A History of the County of Wiltshire: Volume 12, Ramsbury and Selkley Hundreds; the Borough of Marlborough. Originally published by Victoria County History, London, 1983.
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Winterbourne Bassett, 10 km. northwest of Marlborough, is the most northerly of three rectangular parishes, Winterbourne Monkton, Berwick Bassett, and Winterbourne Bassett, which lie across the valley of the upper Kennet. (fn. 1) From east to west it measures 5 km. and from north to south, at its widest point, 2 km. By c. 970 its eastern limit had been established at Hackpen Hill and it extended westwards to Stanmore on the high ground above the escarpment at Clyffe Pypard. (fn. 2) The straight northern boundary with Broad Hinton may also have been set early. The name Winterbourne was derived from the small streams at the head of the Kennet and was shared by neighbouring settlements. By the 13th century the suffix Bassett had been adopted from the lords of the manor. The parish then probably included Rabson and Richardson, south of Winterbourne Bassett. Rabson was known as Winterbourne in 1086 and as North Winterbourne, to distinguish it from Winterbourne Monkton, further south, in the 12th century. The names Rabson, derived from ownership by the abbess of Amesbury, and North Winterbourne were both used until the 16th century. (fn. 3) In the 17th century lands and tithes from Stanmore, formerly a detached but tithable part of Beckhampton chapelry in Avebury, passed to the lord of Winterbourne Bassett manor and the rector of Winterbourne Bassett respectively, and a portion of Stanmore thus became part of the parish; the remainder was absorbed into Clyffe Pypard parish. (fn. 4) The southern boundary of the modern parish of 886 ha. (2,190 a.) was defined by an exchange of lands between Richardson and Berwick Bassett in 1782. (fn. 5) In the 19th century the lands of Winterbourne Bassett township, some 1,070 a., occupied the northern half of the parish. Richardson, c. 460 a., including 150 a. at Stanmore, lay in the south-west corner and Rabson, c. 540 a., including lands formerly part of Richardson, in the south-east corner. (fn. 6)
From Winterbourne Bassett village near the centre of the parish the head stream of the Kennet flows south. It is fed by several tributaries, which sometimes disappear underground. One rises near the boundary north of the village, a second enters the parish 500 m. further east, a third follows a winding course from the western boundary south of Stanmore Copse. Only the valley south of the village lies below 168 m. Much of the land in the parish is flat but Hackpen Hill and the downland east of it reach heights above 259 m. and north-east of Stanmore Copse the land rises more gently to 198 m. Chalk outcrops over the whole parish; on the ridge of Hackpen Hill it is covered by clay-with-flints. (fn. 7)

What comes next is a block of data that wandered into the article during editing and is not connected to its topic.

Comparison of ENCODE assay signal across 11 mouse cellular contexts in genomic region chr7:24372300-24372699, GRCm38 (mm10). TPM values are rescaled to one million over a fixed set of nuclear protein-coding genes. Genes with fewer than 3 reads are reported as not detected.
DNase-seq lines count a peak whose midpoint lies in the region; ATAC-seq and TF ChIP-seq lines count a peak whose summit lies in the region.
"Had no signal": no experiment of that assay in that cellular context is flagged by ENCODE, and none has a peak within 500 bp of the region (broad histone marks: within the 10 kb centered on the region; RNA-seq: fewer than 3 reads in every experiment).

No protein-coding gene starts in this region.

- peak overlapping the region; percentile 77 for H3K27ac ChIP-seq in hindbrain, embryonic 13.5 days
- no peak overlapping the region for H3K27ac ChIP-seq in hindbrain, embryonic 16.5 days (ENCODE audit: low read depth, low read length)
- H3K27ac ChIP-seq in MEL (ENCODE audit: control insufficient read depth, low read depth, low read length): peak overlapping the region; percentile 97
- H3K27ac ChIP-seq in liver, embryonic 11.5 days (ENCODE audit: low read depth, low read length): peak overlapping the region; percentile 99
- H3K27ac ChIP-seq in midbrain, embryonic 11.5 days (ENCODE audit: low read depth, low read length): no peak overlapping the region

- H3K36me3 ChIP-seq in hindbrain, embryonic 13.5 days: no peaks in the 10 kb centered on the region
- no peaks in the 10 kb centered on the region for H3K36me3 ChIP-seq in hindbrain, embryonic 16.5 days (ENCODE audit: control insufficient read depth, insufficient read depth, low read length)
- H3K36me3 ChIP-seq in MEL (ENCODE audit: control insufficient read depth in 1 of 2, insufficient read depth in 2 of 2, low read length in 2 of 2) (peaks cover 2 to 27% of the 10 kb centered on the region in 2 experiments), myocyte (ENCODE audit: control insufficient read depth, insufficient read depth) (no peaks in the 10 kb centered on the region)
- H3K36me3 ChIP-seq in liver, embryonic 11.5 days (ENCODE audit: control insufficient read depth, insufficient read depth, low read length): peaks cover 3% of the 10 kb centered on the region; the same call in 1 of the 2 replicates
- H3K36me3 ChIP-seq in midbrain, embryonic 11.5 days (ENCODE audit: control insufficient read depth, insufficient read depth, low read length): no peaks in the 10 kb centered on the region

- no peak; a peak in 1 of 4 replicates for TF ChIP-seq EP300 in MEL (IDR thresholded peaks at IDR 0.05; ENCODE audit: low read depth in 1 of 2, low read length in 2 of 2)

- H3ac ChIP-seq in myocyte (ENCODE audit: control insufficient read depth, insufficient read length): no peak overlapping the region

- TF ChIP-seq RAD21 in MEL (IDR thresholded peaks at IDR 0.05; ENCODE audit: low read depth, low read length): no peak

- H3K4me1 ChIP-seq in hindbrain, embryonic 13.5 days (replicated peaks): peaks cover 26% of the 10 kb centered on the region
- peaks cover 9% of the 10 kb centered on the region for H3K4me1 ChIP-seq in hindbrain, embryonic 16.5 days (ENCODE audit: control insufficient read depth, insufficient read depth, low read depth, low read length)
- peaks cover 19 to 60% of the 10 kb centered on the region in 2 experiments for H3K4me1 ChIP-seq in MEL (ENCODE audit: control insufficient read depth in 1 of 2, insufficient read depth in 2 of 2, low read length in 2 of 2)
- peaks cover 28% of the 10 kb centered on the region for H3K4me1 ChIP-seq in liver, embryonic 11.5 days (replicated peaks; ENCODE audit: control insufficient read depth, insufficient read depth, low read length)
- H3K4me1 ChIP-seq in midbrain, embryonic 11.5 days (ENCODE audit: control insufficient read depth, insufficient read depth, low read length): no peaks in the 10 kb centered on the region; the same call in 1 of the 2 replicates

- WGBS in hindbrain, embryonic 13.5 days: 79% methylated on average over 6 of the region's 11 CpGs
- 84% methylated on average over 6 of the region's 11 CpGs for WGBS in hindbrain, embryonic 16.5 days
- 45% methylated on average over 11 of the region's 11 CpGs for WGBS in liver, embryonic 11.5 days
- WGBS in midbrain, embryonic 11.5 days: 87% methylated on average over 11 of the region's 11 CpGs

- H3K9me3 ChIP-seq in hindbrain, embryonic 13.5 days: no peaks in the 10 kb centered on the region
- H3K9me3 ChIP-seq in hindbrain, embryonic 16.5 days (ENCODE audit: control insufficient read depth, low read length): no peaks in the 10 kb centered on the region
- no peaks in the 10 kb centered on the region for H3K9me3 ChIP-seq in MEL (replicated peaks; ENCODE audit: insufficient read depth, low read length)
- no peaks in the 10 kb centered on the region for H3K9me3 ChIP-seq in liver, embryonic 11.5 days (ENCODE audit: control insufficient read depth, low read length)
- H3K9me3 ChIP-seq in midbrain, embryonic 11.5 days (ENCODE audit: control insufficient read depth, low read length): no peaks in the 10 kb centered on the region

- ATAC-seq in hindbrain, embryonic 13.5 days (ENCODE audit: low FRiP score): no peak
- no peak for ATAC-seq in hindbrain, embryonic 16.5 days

Little evidence of prehistoric settlement survives. There are earthworks on the western slopes of Hackpen Hill and south of Stanmore Copse and barrows near Winterbourne Bassett village. The remains of a Neolithic monument of concentric stone circles, the outer ring of which was 65 m. in diameter, stand 1 km. west of the village. (fn. 8)
In historic times the flat, well drained lands of the parish have been used chiefly for arable farming. Pasture was mainly restricted to Hackpen Hill and to the rising ground in the northwest corner of the parish. Lands between and beside the streams provided extensive meadows. (fn. 9) There were woods at Rabson in the 16th century but small plantations established near Richardson House and at Stanmore in or before the 18th century accounted for most of the woodland in 1980. (fn. 10)
There were three north-south routes through the parish in the 18th century, the Ridge Way on the crest of Hackpen Hill, the Swindon–Avebury road, then known as Harepath Way, and a road from Broad Hinton to Yatesbury. The SwindonAvebury road, 2 km. west of Hackpen Hill, was turnpiked in 1767 and became the major route. The Ridge Way and the road from Broad Hinton to Yatesbury, which ran 600 m. west of Winterbourne Bassett village, were tracks in 1980. Then, as in the 18th century, the only road leading west from the Swindon-Avebury road ran through the village to Clyffe Pypard. East of the Swindon-Avebury road Lambourn way and Marlborough way led east across the downs in 1760. (fn. 11) Only Marlborough way, the more southerly, was visible as a track in 1980.
The parish was among the less prosperous and populous of Selkley hundred in the 14th century. (fn. 12) In the 16th century, however, tax assessments of Winterbourne Bassett were little lower than the average. (fn. 13) The population of the parish fell from 218 in 1801 to 203 in 1811 but had increased very rapidly to 291 by 1821. As men left to work in the Swindon railway yards and farm labourers were replaced by machinery numbers fell to reach 249 in 1861. The population had risen to 271 in 1891 but had declined, with occasional fluctuations, to 156 by 1971. (fn. 14)
The medieval settlements of Winterbourne Bassett, Rabson, and Richardson did not differ greatly in size or prosperity but Winterbourne Bassett was the most substantial. It was assessed for taxation at 13s. 4d. in 1334 and in 1377 had 35 poll-tax payers. (fn. 15) In the mid 16th century its taxation assessment was considerably higher than those for the other townships. (fn. 16) The older buildings of the village stand beside the road to Clyffe Pypard between the two south flowing streams. From the road a drive leads south to the church, the Manor and its farmstead, and the Old Rectory. North of the road are brick and sarsen cottages of the 17th century and later and the White Horse inn, established opposite the Manor in or before 1757 and rebuilt after a fire in 1913. (fn. 17) In the mid 18th century farmhouses attached to copyholds and small freeholds stood east of the Manor and the eastern stream. (fn. 18) Settlement spread beyond the western stream in the late 18th century and the early 19th. (fn. 19) Cottages and a school were built north of the road in the older part of the village in the 19th century. Buildings at the west end of the village were demolished in the late 19th century and a terrace of brick cottages was built further west. A former nonconformist chapel also stands beyond the western stream. By the late 19th century some houses east of the Manor had been demolished (fn. 20) and in the 20th century council houses were built there.